Discovering Dickens - A Community Reading Project

Discovering Dickens

Community Reading Project

Charles Dickens

Great Expectations

Historical Context



Charles Dickens was born in Portsmouth, England, in 1812, and spent his early years in Chatham, a town in the coastal county of Kent. When he was about 12 years old, his father was arrested for debt and committed to London's Marshalsea Prison, whereupon Charles was sent, by the agency of a relative, to earn his own keep at Warren's Blacking (a manufacturer of shoe-polish). Forced, alone, to support himself on the meager wages of a child laborer, Dickens was plunged into a period of misery that continued to haunt him for the rest of his life. Partly as a result of his early hardships, his novels show a remarkably developed social conscience. They are frequently concerned with the condition of the poor, and often show a special sympathy for children.

As he grew older, Dickens worked as an office boy, and, by learning shorthand, entered journalism as a parliamentary reporter. Beginning to contribute articles and sketches, in addition to his reports on the House of Commons, Dickens soon became known as the popular journalist "Boz." Boz' first long work of fiction -- The Pickwick Papers -- was serialized in 1836-7. After the success of Pickwick, Dickens continued to produce serialized novels, and advanced to the editorship of various periodicals. Great Expectations was first serialized in All the Year Round -- a journal conducted by Dickens himself -- from December 1860 to August 1861.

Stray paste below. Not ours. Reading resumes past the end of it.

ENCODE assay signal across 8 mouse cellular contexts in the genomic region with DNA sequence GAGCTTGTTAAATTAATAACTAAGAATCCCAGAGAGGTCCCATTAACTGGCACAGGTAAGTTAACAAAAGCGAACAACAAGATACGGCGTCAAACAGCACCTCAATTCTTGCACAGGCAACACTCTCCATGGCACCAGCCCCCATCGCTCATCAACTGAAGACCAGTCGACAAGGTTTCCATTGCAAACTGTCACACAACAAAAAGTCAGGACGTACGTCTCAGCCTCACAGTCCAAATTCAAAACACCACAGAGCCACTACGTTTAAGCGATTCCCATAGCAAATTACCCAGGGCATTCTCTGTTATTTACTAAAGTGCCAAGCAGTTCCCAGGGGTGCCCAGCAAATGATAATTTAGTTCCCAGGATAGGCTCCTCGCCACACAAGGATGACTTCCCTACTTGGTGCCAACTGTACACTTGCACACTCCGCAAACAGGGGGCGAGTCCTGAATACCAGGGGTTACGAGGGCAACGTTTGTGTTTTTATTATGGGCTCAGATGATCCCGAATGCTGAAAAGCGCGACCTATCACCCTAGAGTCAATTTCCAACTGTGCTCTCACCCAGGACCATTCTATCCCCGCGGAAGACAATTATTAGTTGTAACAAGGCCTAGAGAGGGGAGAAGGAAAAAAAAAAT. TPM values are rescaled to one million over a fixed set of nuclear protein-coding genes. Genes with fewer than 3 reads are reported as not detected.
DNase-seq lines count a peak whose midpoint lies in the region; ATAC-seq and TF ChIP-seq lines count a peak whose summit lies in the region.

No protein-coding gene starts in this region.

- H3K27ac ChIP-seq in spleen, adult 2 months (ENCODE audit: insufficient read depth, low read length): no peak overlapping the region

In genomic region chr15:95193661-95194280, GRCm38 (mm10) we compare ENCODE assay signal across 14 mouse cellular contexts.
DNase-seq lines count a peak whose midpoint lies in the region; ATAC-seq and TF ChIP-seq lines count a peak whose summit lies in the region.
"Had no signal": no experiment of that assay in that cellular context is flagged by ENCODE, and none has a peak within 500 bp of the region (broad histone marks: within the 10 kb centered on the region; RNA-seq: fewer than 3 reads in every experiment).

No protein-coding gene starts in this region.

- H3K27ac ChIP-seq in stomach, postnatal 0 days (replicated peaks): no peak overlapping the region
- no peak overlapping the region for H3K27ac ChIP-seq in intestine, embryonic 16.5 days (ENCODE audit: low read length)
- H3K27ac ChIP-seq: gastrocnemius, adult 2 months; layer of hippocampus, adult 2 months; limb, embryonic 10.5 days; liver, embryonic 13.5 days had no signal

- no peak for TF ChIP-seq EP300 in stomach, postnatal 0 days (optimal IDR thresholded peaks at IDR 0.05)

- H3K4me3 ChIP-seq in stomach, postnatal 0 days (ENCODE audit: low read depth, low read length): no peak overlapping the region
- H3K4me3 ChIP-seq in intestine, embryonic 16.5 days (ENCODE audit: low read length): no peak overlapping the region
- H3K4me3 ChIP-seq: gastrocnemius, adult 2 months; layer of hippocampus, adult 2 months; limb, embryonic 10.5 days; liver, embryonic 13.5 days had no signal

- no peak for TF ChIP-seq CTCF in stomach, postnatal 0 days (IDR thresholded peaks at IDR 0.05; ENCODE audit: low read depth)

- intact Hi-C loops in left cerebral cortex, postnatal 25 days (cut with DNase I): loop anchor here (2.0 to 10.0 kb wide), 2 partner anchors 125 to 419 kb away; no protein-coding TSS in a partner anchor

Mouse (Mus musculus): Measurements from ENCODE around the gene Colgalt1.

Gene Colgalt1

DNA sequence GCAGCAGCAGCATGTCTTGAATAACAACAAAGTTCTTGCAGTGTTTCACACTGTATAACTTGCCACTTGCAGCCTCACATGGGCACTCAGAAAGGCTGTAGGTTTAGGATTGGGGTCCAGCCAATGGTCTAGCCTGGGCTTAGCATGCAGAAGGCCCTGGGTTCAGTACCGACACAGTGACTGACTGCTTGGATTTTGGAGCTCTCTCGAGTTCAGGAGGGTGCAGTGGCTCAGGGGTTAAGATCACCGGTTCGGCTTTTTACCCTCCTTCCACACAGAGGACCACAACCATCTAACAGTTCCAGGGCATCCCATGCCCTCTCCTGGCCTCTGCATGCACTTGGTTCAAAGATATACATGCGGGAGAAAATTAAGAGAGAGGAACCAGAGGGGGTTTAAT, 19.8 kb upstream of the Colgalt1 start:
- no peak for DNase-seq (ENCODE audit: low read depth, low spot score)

Great Expectations is one of Dickens' later novels, and appeared in the years of his confirmed success as a writer. Having purchased a house at Gad's Hill, Chatham -- the town in Kent where he had spent the earlier, happier part of his childhood -- Dickens wrote much of Great Expectations overlooking at once the scenes of his youth and those of the novel he was composing: Pip's market town, in Great Expectations, is Rochester -- Chatham's sister-city -- and Miss Havisham's home is based on a house there. Great Expectations was immensely popular as a weekly serial, and, when published in book form, went through five editions before the year was out.

Charles Dickens, still one of the most popular of the Victorian novelists, died in 1870.


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